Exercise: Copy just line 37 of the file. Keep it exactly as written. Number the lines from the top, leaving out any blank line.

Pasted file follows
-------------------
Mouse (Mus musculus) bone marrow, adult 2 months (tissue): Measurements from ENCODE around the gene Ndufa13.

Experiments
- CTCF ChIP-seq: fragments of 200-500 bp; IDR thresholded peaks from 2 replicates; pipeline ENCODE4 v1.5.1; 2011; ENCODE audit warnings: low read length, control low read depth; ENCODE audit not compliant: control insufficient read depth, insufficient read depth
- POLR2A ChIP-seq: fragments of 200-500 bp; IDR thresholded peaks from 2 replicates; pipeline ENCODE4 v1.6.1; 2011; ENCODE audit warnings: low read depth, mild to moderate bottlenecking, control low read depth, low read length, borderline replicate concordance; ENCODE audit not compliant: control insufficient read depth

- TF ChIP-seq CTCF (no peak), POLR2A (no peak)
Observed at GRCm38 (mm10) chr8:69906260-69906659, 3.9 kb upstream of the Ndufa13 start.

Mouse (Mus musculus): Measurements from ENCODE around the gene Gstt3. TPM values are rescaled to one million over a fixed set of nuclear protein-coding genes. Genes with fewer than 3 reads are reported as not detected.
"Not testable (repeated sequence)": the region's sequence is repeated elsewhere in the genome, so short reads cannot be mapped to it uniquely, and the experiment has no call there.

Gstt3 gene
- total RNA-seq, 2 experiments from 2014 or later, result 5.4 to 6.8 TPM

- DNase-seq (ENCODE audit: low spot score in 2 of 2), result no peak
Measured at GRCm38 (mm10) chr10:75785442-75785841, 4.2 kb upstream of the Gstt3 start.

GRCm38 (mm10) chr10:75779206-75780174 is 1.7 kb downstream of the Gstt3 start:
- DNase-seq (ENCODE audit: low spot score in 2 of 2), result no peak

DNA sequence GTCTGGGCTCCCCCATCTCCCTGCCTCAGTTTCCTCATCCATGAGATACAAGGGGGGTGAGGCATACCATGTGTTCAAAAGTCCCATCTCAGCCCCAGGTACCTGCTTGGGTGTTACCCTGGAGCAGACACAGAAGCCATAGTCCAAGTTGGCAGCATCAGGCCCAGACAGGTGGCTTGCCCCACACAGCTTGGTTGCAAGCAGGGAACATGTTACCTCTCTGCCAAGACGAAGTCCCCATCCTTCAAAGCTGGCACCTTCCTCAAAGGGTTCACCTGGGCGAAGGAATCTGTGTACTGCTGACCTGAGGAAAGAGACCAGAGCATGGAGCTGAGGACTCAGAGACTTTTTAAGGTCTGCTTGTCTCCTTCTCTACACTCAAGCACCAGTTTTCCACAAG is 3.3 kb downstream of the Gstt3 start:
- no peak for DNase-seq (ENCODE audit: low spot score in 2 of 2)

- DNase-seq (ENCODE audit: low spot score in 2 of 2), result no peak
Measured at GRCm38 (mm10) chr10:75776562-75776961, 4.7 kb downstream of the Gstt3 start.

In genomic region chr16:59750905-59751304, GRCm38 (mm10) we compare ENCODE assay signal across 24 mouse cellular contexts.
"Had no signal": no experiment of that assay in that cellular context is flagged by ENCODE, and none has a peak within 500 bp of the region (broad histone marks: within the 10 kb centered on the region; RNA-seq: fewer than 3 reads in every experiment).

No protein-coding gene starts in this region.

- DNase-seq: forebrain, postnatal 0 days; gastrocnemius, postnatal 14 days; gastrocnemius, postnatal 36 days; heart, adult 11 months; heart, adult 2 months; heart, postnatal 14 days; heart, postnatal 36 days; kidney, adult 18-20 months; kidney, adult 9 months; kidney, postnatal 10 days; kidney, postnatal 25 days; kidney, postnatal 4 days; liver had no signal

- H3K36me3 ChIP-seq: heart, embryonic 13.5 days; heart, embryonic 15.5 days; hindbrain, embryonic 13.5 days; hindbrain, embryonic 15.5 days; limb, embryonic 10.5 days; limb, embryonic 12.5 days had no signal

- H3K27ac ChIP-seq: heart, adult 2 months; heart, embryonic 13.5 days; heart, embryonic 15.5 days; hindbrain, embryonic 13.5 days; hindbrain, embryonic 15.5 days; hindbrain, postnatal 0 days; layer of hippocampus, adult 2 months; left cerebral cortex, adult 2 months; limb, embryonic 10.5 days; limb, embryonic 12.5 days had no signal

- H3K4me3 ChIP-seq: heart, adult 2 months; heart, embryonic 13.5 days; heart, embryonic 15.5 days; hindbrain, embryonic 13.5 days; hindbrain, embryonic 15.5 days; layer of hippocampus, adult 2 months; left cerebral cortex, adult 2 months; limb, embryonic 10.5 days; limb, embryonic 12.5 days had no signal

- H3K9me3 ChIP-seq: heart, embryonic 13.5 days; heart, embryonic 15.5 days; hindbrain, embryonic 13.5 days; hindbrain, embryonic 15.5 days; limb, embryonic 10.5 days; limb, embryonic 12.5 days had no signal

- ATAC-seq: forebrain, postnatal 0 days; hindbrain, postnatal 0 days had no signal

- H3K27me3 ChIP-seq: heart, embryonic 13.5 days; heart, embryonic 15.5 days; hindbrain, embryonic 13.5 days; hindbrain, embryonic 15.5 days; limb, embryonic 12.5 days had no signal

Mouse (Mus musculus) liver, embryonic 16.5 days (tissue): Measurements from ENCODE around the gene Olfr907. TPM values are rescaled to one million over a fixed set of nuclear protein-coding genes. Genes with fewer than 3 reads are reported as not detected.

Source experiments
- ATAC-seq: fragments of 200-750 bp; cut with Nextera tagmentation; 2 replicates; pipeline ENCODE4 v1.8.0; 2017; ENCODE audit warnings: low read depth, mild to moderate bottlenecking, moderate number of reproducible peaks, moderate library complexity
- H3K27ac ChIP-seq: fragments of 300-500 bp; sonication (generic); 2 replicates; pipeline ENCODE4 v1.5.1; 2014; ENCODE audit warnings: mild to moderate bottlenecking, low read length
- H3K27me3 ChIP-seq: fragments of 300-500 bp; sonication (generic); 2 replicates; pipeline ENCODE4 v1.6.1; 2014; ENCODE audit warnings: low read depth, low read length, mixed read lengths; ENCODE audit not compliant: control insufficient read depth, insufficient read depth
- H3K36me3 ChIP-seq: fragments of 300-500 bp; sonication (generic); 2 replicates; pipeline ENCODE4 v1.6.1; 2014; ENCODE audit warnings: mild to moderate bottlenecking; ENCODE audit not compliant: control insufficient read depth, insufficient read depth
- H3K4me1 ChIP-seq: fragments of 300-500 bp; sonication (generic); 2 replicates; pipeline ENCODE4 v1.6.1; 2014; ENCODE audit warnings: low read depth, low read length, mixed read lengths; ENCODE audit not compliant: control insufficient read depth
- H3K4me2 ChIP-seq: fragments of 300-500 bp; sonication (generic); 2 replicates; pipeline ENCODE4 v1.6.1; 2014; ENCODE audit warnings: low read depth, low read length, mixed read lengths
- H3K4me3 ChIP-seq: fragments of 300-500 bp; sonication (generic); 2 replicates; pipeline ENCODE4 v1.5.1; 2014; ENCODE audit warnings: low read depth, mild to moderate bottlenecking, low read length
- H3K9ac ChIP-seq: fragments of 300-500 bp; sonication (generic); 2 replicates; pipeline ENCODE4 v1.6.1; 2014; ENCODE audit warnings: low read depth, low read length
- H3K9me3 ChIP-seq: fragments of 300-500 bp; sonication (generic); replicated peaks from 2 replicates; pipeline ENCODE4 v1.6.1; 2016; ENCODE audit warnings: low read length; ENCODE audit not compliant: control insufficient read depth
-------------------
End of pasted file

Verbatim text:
- H3K4me3 ChIP-seq: fragments of 300-500 bp; sonication (generic); 2 replicates; pipeline ENCODE4 v1.5.1; 2014; ENCODE audit warnings: low read depth, mild to moderate bottlenecking, low read length